In the wake of several monumental Supreme Court decisions, this past Monday, the Supreme Court produced yet another controversial ruling. The case being argued was Michigan vs. EPA which concerned the regulation of mercury emissions from power plants across the United States.
Mercury, a highly toxic liquid metal, causes many health problems when consumed. According to the EPA, ingestion of mercury can lead to impairment of the peripheral vision, speech, hearing, and walking. High mercury levels can also affect the immune system, and general cell functions. Deterioration of major organ systems can cause renal failure, respiratory failure, and even death.
The EPA, in its pursuit to preserve the environment and protect public health, used the Clean Air Act of 1990 to justify their regulation on the amount of mercury that could be released during energy production by American power plants. This campaign was a controversial one because even though these regulations would go to great lengths to protect public health, they would cost power plants around $9.6 billion per year.
Though the EPA’s emissions standards seemed fairly straightforward and clear, a handful of businesses found a loophole in federal mercury restrictions: state exemptions. Below is an excerpt from Chicago Line Cruises’ White Paper The Global Freshwater Crisis which investigated one example of these state exemptions at use.
In June 2013, the BP Whiting Refinery received a new 5-year exemption from the Indiana State EPA, renewing its previous 2007 exemption, allowing the company to continue avoiding federal EPA standards for mercury pollution. The plant is approximately 20 miles southeast of downtown Chicago and regularly discharges waste into Lake Michigan. The 2013 deal with the Indiana EPA waived federal standards for mercury pollution at the Whiting Refinery. According to the agreement, restrictions would be lessened in exchange for BP’s promise to pursue green technology in order to reduce toxic ammonia levels, total suspended solids, and mercury discharge by 2012.
Predicting, however, that BP would fall short of its deadline in 2011, the Indiana EPA absolved BP of its responsibility to comply with federal standards by the originally scheduled deadline. The Whiting facility is still legally allowed to dump an inflated average of 23.1 parts per trillion of mercury-laden wastewater into Lake Michigan while the federal limit is set at only 1.3 parts per trillion.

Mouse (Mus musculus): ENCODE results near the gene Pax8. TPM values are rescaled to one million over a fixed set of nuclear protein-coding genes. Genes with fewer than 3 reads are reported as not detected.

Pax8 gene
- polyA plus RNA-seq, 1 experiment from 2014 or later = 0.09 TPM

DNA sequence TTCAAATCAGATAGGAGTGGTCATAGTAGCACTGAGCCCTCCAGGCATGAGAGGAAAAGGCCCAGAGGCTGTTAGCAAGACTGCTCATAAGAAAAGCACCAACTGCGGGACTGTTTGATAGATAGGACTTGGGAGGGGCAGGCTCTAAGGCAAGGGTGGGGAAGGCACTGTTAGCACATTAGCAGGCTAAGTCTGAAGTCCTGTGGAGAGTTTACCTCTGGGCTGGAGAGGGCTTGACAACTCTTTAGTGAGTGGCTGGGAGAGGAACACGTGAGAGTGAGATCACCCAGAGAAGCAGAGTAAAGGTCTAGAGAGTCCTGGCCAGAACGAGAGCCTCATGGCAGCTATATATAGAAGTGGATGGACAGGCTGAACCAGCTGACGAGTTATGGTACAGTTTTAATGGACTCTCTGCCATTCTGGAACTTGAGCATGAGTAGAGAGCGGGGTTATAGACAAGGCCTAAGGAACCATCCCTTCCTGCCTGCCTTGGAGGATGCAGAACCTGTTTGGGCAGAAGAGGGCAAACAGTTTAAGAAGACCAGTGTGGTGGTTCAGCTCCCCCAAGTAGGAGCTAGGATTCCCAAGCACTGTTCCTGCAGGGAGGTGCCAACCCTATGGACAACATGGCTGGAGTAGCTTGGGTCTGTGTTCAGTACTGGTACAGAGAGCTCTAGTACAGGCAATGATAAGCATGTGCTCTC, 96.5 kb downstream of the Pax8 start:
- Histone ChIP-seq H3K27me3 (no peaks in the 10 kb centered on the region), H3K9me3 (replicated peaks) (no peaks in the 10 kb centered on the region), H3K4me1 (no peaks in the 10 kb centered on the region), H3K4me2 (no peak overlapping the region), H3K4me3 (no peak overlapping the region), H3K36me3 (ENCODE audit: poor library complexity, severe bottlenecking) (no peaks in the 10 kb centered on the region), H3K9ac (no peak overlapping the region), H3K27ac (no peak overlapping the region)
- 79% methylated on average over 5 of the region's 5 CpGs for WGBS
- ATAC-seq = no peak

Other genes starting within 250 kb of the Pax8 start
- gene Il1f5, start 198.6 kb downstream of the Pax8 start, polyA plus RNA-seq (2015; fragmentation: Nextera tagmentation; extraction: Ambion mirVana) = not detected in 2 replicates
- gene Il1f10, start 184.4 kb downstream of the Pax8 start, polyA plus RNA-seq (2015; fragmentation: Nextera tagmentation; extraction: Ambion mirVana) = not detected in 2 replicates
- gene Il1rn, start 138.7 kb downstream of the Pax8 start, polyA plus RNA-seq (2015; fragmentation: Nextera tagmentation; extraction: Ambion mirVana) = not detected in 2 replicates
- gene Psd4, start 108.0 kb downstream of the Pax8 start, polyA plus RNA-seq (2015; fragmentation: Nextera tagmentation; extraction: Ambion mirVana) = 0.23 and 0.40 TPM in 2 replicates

Since the extension agreement, BP has spent $3.8 billion for the plant’s expansion, making it the seventh largest refinery in America. Indiana officials cite the thousands of construction jobs and the 80 refinery jobs supported by the plant to justify their generosity into BP. However, as former US EPA administrator Carol Browner explained in 1999 that, “the risks posed to human health and to the Great Lakes themselves by these toxic pollutants are simply too high to ignore.”
The hazardous nature of Mercury and the serious health risks that it poses make Monday’s Supreme Court ruling even more surprising. In a 5-4 vote, the Supreme Court sided with the state of Michigan and the power plants. The basis for their decision came down to the US EPA’s lack of concern for how much their regulations would cost the power plants. In the majority opinion, Justice Antonin Scalia wrote, “The Clean Air Act directs the Environmental Protection Agency to regulate emissions of hazardous air pollutants from power plants if the Agency finds regulation ‘appropriate and necessary.’… [the] EPA refused to consider whether the costs of its decision outweighed the benefits. The Agency gave cost no thought at all, because it considered cost irrelevant to its initial decision to regulate.”
Though this impairs the EPA’s ability to establish regulations on mercury emissions for the time being, it may not make a large difference in the amount of mercury emissions from many power plants in the United States. There are already a handful of plants that have enforced the EPA’s regulatory standards and are already operating with mercury-reducing equipment. It is expected that the EPA will continue to fight to reinstate their mercury regulations but until legal precedent can be established, the future of mercury emissions standards remains unclear.